Santa Clarita Valley Fires

Jay Park, Staffer Reporter

The California weather has been keeping people next to their air conditioner all summer. To make things worse, this heat has fanned the flames here in Santa Clarita Valley, and quite literally. Several wildfires have caused troubles for cities near us. These fires impact us more than just burning habitats.

You have probably heard of the Calgrove Fire a few months back, and it completely devastated the area. It started out at 1:15 p.m., and it the matter of 15 hours, it grew to approximate 415 acres of raw inferno. Thankfully, by that time, the Los Angeles Fire Department tweeted out that the blaze was 95 percent contained — which means they lessened the heat output and reduced the oxygen and fuel in the area to prevent further spreading. You probably remember the massive traffic this had caused and the public announcements to stay indoors to prevent inhalation of the ashes. In the end when everything had died down, 1,000 people and 500 houses had been evacuated.

Calgrove Fire at 200 acres
Calgrove Fire at 200 acres and 30% contained


There was another fire as well near the Castaic Lake just a few weeks ago. The fire, covering 300 acres, burned down six buildings of the closed Warm Springs Rehabilitation Center. The dry florae allowed the fuel to very quickly spread as it tripled in size in just over an hour. Nearby ~500 residents were evacuated to West Ranch High School’s gym during the fire. Thankfully for these people, it was contained within three days.

“It was pretty annoying to have to stay indoors for a couple days, I couldn’t even go outside to walk my dog,” said Daniel Yashin, a sophomore.

These fires were just some of the fires that happened in California. According to statistics from California Fire, this year had a significantly larger number of fires, 1522 fires higher from the average 3027 of the past five years, totalling up to a total of 4549 fires this year. Extreme temperatures along with four years of drought and parched vegetation allowed for any sort of flames to pick up speed quickly.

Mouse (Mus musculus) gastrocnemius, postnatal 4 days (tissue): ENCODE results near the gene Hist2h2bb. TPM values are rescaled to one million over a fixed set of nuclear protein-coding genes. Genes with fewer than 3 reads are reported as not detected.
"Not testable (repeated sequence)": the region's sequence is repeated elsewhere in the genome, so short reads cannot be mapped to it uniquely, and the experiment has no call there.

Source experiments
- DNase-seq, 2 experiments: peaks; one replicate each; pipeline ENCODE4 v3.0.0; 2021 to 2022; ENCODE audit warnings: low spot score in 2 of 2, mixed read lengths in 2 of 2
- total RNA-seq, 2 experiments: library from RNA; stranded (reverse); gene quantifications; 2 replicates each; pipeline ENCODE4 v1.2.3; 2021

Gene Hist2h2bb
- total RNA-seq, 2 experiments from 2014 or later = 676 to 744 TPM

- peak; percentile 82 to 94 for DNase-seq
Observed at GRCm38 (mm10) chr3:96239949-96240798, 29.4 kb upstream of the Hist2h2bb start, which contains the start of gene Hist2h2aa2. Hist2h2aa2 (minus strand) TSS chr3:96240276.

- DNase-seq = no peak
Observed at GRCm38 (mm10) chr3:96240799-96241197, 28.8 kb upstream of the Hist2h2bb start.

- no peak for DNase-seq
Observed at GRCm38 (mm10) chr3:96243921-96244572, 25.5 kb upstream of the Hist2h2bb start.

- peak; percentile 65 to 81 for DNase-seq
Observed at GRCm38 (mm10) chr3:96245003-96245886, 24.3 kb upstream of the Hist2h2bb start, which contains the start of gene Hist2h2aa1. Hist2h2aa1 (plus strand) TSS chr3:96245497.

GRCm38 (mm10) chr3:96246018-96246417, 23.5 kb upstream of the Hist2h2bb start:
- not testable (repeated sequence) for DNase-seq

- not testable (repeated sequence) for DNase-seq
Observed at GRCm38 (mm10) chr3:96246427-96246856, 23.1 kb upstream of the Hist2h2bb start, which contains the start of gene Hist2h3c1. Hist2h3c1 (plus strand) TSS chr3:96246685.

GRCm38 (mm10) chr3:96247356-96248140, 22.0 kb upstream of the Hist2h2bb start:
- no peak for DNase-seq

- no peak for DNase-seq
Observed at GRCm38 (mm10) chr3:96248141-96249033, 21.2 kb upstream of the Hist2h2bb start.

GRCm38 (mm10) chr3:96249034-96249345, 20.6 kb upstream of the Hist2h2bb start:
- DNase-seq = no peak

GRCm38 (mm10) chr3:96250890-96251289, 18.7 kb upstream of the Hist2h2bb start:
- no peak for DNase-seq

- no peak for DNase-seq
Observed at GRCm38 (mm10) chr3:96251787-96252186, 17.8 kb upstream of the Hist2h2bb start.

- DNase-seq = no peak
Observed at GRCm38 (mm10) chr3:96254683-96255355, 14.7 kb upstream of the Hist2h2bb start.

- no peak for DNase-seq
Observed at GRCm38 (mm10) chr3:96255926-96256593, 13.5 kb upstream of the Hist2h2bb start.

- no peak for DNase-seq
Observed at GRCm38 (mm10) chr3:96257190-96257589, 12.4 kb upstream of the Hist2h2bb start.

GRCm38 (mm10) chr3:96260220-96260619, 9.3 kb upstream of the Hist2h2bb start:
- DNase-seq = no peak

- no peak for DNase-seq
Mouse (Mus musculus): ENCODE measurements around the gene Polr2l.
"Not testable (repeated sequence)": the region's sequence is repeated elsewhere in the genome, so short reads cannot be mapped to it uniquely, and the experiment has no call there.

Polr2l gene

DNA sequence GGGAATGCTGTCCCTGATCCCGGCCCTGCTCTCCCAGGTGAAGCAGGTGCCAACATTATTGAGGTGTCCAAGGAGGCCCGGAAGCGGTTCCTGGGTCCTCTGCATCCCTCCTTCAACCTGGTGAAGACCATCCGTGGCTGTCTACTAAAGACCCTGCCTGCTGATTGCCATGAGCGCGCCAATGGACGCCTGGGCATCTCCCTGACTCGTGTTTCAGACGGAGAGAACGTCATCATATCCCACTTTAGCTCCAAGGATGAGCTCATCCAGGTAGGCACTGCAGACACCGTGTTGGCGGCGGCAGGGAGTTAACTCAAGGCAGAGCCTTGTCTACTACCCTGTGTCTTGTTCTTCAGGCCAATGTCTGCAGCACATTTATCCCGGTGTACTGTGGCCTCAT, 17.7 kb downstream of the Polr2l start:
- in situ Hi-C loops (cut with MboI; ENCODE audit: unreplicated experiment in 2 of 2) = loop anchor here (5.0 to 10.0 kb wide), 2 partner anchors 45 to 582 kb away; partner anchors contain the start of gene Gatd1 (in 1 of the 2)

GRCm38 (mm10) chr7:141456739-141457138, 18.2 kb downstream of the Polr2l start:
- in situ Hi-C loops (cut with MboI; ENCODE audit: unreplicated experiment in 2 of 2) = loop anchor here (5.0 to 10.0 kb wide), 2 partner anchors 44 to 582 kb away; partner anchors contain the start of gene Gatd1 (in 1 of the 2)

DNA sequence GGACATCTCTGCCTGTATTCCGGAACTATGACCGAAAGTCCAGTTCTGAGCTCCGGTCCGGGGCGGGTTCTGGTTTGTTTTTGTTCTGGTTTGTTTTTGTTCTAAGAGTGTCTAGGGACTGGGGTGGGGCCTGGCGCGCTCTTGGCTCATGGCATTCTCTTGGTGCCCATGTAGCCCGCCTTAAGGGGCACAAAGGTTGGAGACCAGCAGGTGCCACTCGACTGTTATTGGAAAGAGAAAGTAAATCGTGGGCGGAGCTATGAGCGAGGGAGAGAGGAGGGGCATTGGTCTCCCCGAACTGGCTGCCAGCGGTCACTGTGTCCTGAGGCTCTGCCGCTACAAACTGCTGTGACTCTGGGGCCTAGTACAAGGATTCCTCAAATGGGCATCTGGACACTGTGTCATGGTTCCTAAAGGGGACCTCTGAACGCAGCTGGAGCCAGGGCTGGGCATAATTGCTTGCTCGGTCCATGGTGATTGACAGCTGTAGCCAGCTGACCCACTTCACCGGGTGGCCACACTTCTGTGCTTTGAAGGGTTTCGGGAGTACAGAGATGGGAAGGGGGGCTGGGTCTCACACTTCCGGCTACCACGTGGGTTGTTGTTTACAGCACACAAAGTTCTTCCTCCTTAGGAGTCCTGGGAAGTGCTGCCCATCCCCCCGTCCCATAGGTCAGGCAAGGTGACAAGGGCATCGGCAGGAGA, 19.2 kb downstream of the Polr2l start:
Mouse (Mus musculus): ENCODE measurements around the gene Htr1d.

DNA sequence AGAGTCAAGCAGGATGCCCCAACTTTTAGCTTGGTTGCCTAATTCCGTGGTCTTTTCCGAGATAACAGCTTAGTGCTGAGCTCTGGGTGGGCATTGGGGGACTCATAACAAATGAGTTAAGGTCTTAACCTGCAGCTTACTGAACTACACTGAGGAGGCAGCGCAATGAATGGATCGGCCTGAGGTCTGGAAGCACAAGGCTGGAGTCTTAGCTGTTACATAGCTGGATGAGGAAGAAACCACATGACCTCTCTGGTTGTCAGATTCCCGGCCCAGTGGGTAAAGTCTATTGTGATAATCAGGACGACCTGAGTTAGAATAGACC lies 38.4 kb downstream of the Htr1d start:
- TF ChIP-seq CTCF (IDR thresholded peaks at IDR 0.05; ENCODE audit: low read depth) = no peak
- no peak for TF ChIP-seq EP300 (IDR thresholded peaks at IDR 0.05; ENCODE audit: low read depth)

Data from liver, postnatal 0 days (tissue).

Sometimes, the fires are not the problem, but the smoke itself. When fires burns wood, it releases biomass wood, which contains a pollutant that can be harmful to our body both short-term and long-term such as irritations and heart conditions. In some rare cases, premature deaths have been recorded. Fires also increases temperature, which leads to more fires theoretically. Not only that, the number of bacteria and pathogens increases in water bodies. It is of utmost importance that we should try to avoid these fires. But how?

Because of the chaotic situation a fire creates, the best thing to do is to remain calm and wait for news and updates on the fire. Hasty decisions only lead to even more mistakes. A call for an evacuation will be publicly announced if the fire becomes severe enough. The evacuation will follow this sequence: detection, decision, alarm, reaction, movement to an area or refuge or an assembly station, and transportation. During this process, calmly follow the disaster management officials for maximum efficiency. Without this orderly process, the panic would hurt people as they are trying to flee the fire.

Fortunately, as the temperatures start dropping, the number of fires will diminish, but it does not hurt to be prepared. Preparing for a disaster improves reacting to any sort of threat. Get ready with a small supply of non-perishable foods, water, a flashlight, a hand-generated radio, and some emergency set of clothes and blankets. So in an emergency, stay as safe as possible by being calm and following evacuation orders, and carry on.